IF you want to revolutionize campaigning in the country, the Commission on Elections (Comelec) should make public the data set from the 2010 to 2019 elections by clusters so that people in the business of studying demographics and psychographics in relation to Filipino voters can make their correlation studies, establish models, contribute to the literature and bring data science to political campaigns. Since 2003, the Comelec has sold aggregates of voter data, not in soft copy form. One pays P1 per page and one cannot convert the data because it is in Word format. In 2010, another attempt was made to buy aggregates and still what the Comelec had was Total Registered Voters (TRV), Turn Outs (TO) and Votes Cast, until the leak that got everyone lining up to capture it because it was electronic. People tried to make sense of the data, but without time series, one cannot do trend analysis.
Actionable information is critical in political campaigns. Data has to be timely and accurate. We have been so used to reading data that is dated, alarming everyone because of a dip that was measured a month and a half ago. Mainstream media aggravates the situation because they just report the horse races without context and knowledge of sampling and margins of error. Electoral history analysis cannot be made because there is no effort on the part of some people at the Comelec to actually close the record every elections. Data may not be complete in the central office and one needs to go to the specific province to get the final breakdown. One shudders at the thought of how the Comelec handles and manages voter data.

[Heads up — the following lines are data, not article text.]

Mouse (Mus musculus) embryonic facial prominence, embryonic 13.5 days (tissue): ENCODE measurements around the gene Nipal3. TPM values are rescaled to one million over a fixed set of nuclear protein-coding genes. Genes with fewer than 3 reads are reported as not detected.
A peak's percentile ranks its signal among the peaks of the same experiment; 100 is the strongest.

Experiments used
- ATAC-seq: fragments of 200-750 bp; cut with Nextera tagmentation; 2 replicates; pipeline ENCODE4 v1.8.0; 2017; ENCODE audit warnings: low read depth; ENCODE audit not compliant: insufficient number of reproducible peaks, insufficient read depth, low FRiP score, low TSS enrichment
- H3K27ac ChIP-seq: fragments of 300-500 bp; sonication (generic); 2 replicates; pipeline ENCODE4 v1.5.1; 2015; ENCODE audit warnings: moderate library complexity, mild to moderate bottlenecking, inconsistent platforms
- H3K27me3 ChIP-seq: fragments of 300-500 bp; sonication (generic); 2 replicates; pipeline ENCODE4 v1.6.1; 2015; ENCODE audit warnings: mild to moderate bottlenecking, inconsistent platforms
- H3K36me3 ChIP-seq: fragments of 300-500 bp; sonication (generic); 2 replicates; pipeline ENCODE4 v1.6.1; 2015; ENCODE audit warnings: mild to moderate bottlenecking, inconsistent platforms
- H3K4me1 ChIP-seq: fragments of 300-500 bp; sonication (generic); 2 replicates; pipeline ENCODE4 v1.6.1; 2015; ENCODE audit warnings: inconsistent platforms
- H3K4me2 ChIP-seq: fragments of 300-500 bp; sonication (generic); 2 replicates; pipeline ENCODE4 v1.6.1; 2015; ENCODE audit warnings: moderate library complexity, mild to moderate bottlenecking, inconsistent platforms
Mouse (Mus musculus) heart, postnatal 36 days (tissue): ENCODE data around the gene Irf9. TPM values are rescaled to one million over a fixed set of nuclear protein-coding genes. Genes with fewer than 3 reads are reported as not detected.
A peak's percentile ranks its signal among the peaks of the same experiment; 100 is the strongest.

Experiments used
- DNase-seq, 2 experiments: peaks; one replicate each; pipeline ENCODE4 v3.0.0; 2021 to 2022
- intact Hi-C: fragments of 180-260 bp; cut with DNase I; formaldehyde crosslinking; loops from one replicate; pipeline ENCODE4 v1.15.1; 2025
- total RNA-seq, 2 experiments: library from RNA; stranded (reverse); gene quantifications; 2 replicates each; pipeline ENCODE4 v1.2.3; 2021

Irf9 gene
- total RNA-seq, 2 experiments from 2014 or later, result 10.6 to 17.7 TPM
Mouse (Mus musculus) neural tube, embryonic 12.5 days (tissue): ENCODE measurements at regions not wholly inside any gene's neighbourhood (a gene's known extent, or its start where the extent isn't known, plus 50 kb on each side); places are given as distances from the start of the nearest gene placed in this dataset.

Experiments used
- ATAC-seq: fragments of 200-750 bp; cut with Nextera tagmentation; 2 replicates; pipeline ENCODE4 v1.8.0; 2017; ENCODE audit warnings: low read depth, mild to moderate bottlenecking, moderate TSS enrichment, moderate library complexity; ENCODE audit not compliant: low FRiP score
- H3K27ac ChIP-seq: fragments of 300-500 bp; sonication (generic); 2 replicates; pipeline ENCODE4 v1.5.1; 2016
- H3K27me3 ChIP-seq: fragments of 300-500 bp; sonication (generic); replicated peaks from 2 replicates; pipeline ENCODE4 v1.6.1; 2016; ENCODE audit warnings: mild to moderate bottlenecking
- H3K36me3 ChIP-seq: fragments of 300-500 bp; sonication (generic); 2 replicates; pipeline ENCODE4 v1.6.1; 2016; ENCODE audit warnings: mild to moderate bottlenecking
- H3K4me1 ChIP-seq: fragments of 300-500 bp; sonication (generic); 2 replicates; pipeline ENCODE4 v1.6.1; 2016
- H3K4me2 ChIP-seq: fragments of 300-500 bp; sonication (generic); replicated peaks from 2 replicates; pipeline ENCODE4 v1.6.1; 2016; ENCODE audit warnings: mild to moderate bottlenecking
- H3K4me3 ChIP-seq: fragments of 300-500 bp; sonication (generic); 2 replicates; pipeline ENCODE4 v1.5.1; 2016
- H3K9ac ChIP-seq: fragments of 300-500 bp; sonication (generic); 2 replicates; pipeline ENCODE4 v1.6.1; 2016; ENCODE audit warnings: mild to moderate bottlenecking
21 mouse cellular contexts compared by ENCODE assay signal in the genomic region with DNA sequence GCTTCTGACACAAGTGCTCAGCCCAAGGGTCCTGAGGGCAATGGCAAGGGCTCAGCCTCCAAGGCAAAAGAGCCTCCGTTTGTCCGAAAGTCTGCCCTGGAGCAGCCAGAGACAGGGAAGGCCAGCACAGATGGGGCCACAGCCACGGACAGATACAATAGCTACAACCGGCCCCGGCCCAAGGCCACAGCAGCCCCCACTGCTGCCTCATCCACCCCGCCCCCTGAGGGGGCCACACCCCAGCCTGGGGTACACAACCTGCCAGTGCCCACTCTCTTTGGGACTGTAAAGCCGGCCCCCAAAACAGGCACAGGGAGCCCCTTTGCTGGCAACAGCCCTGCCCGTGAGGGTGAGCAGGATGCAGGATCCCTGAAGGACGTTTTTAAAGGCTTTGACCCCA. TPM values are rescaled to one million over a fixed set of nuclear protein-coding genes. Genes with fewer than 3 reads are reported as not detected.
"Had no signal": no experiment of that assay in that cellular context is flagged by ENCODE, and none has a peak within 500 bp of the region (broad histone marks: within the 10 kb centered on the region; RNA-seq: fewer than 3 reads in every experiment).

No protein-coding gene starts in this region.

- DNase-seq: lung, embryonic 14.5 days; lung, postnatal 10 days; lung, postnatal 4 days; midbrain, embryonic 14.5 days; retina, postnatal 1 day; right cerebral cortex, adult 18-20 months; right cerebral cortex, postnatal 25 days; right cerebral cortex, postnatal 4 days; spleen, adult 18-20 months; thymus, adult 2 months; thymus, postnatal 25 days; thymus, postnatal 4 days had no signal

Many kibitzers think that campaign management is simply getting a candidate to win. “Simply” is an understatement. That is the glitzy part but somewhere behind the engine of a campaign are data scientists, number crunchers, people studying scenarios and planning horizons. How can a candidate and his/her team perform well if the standard data of Comelec cannot be parsed by region, province, city, municipality across election cycles on voting trends? Imagine if the data set for voter precincts are made accessible across election cycles, and the sampling designs for polls are based on voter precincts, strategists can really put together models per candidate. The badly needed precision could be attained because the sample set is real voters, those who actually voted.